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Obamacare is profoundly unpopular. Ohio provided vivid evidence of that disdain today, when voters by about 2-1 rejected Obamacare’s individual mandate.  From the Plain Dealer story:

With more than 1.5 million votes tallied, Ohio Issue 3 is winning with more than 66 percent of voters saying “Yes” to the proposal to prevent Ohioans from being forced to participate in a health care system. The official language says it is a proposal to “preserve the freedom of Ohioans to choose their health care.”

What makes this result so remarkable, is that in the same election, the voters powerfully rejected the Republican Governor’s plans to rein in public union power, and yet the rejection of Obamacare apparently received more votes than the rebuke of Governor Kasich. If this law sticks despite its obvious and growing unpopularity, it will be a blow against government by and for the people.  In this regard, I am reminded of the European Union.  The ruling class does what it wants there and to heck with the people’s opinions.

Meanwhile, the country’s highest Court of Appeals ruled that the same mandate was constitutional, including a judge appointed by President Reagan. From the AP story:
“That a direct requirement for most Americans to purchase any product or service seems an intrusive exercise of legislative power surely explains why Congress has not used this authority before — but that seems to us a political judgment rather than a recognition of constitutional limitations,” Judge Laurence Silberman, an appointee of President Ronald Reagan wrote in the court’s opinion. Silberman was joined by Judge Harry Edwards, a Carter appointee. But, they added, “The right to be free from federal regulation is not absolute and yields to the imperative that Congress be free to forge national solutions to national problems.”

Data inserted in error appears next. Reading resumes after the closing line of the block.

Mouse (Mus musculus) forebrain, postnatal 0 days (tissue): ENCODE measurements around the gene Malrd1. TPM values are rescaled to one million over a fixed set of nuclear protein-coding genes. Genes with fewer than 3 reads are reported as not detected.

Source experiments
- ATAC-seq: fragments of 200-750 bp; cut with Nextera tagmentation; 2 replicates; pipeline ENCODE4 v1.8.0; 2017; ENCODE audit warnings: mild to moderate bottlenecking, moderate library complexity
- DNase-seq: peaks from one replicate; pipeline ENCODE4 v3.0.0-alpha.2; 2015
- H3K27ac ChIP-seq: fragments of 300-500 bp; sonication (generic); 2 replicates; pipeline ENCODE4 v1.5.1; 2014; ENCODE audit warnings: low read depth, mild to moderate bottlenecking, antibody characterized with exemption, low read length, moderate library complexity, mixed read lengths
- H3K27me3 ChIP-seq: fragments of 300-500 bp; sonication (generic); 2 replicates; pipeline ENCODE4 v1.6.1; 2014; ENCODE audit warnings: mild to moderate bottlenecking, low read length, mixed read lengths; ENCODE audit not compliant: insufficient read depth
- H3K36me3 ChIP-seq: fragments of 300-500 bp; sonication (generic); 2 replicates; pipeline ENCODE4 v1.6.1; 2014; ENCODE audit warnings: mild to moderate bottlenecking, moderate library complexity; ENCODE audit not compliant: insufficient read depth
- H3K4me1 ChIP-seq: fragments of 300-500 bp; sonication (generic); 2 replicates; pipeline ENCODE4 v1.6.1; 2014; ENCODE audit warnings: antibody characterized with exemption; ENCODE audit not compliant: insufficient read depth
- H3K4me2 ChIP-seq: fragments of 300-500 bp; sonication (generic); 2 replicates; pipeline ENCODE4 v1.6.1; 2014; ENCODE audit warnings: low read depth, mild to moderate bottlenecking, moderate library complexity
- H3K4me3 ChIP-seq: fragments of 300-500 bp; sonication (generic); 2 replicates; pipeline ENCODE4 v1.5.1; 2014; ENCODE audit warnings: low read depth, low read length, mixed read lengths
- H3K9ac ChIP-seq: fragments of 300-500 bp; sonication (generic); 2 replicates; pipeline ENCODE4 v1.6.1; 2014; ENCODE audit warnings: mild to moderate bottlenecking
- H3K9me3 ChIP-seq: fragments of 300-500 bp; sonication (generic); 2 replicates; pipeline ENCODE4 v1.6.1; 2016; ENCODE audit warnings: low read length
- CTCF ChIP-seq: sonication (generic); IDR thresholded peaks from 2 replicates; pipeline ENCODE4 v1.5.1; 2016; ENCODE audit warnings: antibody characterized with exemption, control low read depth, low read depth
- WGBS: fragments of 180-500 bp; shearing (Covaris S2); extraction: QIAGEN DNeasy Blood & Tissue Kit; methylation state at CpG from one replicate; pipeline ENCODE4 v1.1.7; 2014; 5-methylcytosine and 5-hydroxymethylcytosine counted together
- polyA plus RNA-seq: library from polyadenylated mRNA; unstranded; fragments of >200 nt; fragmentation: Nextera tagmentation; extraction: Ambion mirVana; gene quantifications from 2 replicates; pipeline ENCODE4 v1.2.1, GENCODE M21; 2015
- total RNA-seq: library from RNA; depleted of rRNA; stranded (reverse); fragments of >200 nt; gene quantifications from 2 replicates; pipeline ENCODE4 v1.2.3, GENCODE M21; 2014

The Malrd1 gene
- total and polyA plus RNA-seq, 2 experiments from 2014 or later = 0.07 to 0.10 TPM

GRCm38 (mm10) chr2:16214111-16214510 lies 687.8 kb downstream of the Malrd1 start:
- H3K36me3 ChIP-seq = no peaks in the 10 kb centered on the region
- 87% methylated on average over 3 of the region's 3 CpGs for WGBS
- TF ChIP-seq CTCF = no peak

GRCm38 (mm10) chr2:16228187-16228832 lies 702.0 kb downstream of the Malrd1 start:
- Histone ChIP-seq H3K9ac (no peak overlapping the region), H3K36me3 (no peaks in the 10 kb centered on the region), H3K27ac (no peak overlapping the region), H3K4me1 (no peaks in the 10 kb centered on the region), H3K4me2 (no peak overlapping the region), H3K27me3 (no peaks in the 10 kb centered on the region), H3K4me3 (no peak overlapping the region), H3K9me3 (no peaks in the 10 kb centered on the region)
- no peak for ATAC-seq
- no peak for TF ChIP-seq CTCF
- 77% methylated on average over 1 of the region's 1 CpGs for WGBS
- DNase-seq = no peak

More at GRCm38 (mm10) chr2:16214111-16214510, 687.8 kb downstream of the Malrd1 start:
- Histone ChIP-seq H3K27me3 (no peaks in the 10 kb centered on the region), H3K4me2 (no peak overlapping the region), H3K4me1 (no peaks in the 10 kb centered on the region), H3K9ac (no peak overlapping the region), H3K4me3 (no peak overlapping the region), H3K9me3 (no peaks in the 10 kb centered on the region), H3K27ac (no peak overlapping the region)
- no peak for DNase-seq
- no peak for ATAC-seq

If this view is affirmed in the Supremes, which has to take the case—otherwise Obamacare is legal in some parts of the country, and illegal in other parts—it is the end of limited government, since the court essentially ruled that the federal government is basically free to do virtually whatever it deems necessary to resolve “national problems.”  That is a remarkable and breathtaking departure from the principles of the Founding, which envisioned a much more limited federal sphere. It’s high time for the Supremes to settle that issue once and for all and tell us how free we still are.

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